During a Shelby County Commission meeting on Monday, Brooks said Hispanics “asked to come” to the United States.
Pablo Pereya, who is Hispanic, was at the meeting where commissioners were discussing whether or not a local roofing company was discriminating against African-Americans because all 25 of its roofers are Hispanic. Though he was there for a different reason, Pereya spoke to the commissioners about the issue but became frustrated.
“I see you guys smirking and laughing like I’m not a minority,” Pereya told commissioners. “I know what it’s like to be a minority. I grew up in Memphis, and you being a Hispanic in Memphis is definitely the minority of a minority.”
Brooks responded, pointing to Pereya.
“You asked to come here,” Brooks said. “You asked to come here. We did not. And when we got here, our condition was so egregious, so barbaric. Don’t ever let that come out of your mouth again because, you know what, that hurts your case. Don’t compare the two. They’re not comparable.”
Mauricio Calvo, the executive director of Latino Memphis, and Rev. Keith Norman, president of the NAACP Memphis branch, spoke about moving forward with the “new” Memphis.
“The new Memphis is a table of brotherhood in my imagination, where all people are equitable and race doesn’t play such a prominent matter,” Norman said. “There’s always concerns and issues and we recognize that — we aren’t blind. We don’t live in a colorblind society. But to take it to this level is regressive.”
Both leaders say they want to look toward the future.
“In our perspective, in the new Memphis we’re trying to build, there is absolutely no room for intolerance and bigotry from anybody. I encourage voters to look closely at the upcoming election for that particular candidate or any candidate,” Calvo said during the press conference.
Norman also said the discussion needs to serve a higher purpose.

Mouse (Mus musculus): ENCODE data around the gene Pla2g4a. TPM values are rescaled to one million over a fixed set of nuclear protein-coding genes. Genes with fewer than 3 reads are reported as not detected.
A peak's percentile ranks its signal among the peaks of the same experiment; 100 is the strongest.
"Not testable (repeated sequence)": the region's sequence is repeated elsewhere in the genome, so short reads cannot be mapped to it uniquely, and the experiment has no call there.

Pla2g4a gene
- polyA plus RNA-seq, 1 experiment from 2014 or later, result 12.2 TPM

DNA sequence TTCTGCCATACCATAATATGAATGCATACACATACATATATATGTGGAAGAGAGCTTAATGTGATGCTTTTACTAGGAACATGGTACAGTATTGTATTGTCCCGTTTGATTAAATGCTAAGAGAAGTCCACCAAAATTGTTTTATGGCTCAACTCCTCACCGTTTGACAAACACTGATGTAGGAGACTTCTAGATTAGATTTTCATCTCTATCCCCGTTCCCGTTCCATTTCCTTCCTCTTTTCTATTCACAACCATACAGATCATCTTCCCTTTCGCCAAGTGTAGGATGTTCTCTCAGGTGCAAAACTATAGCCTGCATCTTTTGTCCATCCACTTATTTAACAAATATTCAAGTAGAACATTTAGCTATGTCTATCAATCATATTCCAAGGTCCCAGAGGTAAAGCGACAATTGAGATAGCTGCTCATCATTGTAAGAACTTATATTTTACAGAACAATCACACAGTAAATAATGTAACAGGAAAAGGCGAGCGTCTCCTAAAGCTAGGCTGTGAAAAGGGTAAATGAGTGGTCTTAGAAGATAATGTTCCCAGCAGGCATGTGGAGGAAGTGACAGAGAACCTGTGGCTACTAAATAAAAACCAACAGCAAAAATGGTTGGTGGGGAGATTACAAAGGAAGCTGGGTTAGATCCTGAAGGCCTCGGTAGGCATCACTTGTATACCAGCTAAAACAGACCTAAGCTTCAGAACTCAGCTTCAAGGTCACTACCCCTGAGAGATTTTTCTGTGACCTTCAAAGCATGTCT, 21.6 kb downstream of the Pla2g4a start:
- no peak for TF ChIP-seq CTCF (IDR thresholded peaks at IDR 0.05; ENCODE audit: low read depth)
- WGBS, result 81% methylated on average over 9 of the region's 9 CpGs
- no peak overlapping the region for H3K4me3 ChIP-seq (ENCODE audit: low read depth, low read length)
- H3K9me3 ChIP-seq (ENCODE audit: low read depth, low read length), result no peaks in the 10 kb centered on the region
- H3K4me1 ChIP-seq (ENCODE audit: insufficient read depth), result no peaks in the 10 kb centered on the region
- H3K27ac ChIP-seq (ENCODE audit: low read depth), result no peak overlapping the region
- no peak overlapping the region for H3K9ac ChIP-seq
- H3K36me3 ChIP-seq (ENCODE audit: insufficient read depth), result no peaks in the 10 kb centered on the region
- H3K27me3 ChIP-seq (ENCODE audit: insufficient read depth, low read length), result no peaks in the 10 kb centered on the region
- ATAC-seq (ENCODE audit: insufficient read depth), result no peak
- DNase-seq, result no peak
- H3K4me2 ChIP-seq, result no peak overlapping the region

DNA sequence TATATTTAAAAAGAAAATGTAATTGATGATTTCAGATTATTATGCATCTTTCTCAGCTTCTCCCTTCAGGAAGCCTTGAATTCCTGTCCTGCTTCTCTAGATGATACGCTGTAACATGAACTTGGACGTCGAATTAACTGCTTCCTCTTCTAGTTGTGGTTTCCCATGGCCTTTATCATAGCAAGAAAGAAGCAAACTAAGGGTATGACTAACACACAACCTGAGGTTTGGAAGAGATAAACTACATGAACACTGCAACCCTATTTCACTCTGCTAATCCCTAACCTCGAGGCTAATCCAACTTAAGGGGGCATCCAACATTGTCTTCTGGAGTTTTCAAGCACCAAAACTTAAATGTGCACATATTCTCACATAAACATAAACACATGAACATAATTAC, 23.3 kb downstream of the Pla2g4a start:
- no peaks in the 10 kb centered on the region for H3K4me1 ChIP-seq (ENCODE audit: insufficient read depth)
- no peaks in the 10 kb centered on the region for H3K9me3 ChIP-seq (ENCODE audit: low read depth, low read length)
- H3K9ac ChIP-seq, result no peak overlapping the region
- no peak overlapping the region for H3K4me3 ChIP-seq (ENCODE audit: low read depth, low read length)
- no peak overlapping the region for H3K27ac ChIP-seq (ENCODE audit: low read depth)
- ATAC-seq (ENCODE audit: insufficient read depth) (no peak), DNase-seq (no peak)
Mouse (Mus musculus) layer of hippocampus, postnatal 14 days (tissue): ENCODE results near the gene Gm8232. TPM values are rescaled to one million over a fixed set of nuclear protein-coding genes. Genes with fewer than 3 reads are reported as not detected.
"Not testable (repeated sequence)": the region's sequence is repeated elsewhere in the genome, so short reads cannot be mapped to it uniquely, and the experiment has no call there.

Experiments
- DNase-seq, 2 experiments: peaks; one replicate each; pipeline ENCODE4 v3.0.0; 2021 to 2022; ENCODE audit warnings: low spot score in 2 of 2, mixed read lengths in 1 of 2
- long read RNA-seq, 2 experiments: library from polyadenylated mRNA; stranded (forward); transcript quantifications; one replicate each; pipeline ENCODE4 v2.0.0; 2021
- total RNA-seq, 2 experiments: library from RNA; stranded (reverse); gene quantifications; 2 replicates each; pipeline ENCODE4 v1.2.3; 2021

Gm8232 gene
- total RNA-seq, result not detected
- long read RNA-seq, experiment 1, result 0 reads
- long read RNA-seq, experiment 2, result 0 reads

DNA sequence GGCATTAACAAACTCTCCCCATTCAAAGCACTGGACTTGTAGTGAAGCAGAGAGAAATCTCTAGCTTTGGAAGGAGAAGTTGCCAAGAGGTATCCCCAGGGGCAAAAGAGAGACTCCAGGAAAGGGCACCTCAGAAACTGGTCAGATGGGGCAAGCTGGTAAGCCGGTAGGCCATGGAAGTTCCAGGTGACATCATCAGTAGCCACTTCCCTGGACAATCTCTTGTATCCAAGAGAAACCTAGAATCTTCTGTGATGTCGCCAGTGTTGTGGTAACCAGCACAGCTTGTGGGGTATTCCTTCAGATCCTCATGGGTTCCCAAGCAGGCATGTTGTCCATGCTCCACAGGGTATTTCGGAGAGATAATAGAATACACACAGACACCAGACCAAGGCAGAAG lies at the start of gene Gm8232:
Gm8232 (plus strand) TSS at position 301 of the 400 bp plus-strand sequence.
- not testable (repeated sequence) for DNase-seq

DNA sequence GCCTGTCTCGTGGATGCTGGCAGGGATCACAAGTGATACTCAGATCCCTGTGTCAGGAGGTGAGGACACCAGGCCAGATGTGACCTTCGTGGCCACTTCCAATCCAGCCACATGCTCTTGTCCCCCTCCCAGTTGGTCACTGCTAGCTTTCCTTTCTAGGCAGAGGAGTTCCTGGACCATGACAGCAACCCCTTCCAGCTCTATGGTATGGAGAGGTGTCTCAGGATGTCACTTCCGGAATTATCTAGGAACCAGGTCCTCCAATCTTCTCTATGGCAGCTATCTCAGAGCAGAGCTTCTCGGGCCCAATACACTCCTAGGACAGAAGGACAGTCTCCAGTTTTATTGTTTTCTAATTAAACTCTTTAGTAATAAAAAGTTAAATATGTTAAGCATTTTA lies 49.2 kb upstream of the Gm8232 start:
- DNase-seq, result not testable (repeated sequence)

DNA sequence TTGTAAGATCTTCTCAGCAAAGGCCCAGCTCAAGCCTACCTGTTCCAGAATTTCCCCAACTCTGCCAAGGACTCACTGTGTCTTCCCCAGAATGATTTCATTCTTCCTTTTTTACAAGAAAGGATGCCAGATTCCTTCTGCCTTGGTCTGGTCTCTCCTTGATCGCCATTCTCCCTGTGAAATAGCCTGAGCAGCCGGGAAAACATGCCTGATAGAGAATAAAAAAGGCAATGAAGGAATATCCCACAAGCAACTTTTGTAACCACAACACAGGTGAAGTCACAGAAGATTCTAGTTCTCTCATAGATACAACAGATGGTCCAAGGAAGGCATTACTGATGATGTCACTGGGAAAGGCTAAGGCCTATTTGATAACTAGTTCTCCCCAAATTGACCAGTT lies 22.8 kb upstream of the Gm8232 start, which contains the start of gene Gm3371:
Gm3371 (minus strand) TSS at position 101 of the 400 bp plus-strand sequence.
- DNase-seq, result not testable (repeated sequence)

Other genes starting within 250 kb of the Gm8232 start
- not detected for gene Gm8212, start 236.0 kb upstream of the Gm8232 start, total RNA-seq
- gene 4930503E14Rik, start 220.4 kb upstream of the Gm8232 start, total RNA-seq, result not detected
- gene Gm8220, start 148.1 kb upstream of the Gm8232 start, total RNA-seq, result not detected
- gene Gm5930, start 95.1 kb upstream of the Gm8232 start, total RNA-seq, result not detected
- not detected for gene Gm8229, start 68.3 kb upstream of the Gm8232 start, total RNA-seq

“We don’t want to concentrate on the sound bytes being played in the news. We need to talk about making sure that our contracting process has proper oversight, people are being awarded contracts based on merit and that the same standards apply federally, state, and locally,” Norman said. “A fair living wage ought to be included in this conversation to make sure that we’re not pitting groups against one another surrounding a low wage. Oftentimes what’s driving this engine is who will bid for the lowest dollar and that low dollar can be below what we consider to be a living wage.”
As to whether or not Brooks should resign, Norman said he believed the voters would ultimately decide, and Calvo agreed.
“Our community, quite frankly, cannot afford these types of things. We need to be working together to lift up the entire community,” Calvo said to reporters. “We have way too many poor people in Memphis — black, white, Latino, and any other community. We have to make sure our time in the county commission is spent being productive.”
Calvo said Latino Memphis and the NCAAP are trying to push past Brooks’ comments in response.
“How we handle this speaks to our character. We’re moving forward because we don’t want to address [those comments]. We have bigger and better things to address,” he said. “If you have two races fighting against each other for a dollar, what kind of dollar is that?”
Business interests are also at play here, Calvo added: “At the end of the day, we want to attract people to do more business in Shelby County. The people who are already in Shelby County need to have confidence that their elected officials are going to be representing all people in a professional manner. There’s a challenge and an opportunity here.”
Citing positive passenger response to the Memphis/Denver flights Frontier Airlines brought to Memphis International Airport in March, the low-cost carrier has added four new weekly flights between Memphis and Washington Dulles Airport in Washington D.C.
Those flights will begin on September 8th. To celebrate, the airline is hosting a 12-hour, today-only sale with flights to any of the new cities Frontier is flying to for $15 each way. The tickets must be purchased by 10:59 p.m. on May 13th, and they're good for flights through November 19th of this year. Frontier will also be offering introductory rates as low as $39 through May 17th.
Tickets may be purchased on Frontier's website.
Last Friday night, after the South Main Art Trolley Tour, the bar inside the Tennessee Brewery Untapped event was about four rows deep with patrons trying to get a drink. On Saturday night, they even ran out of beer.
Kerry Hayes, one of event's organizers and the director of public relations at Doug Carpenter & Associates, said the six-week, pop-up beer garden, which had its grand opening Thursday and ran until Sunday, had "higher-than-expected crowds all weekend long."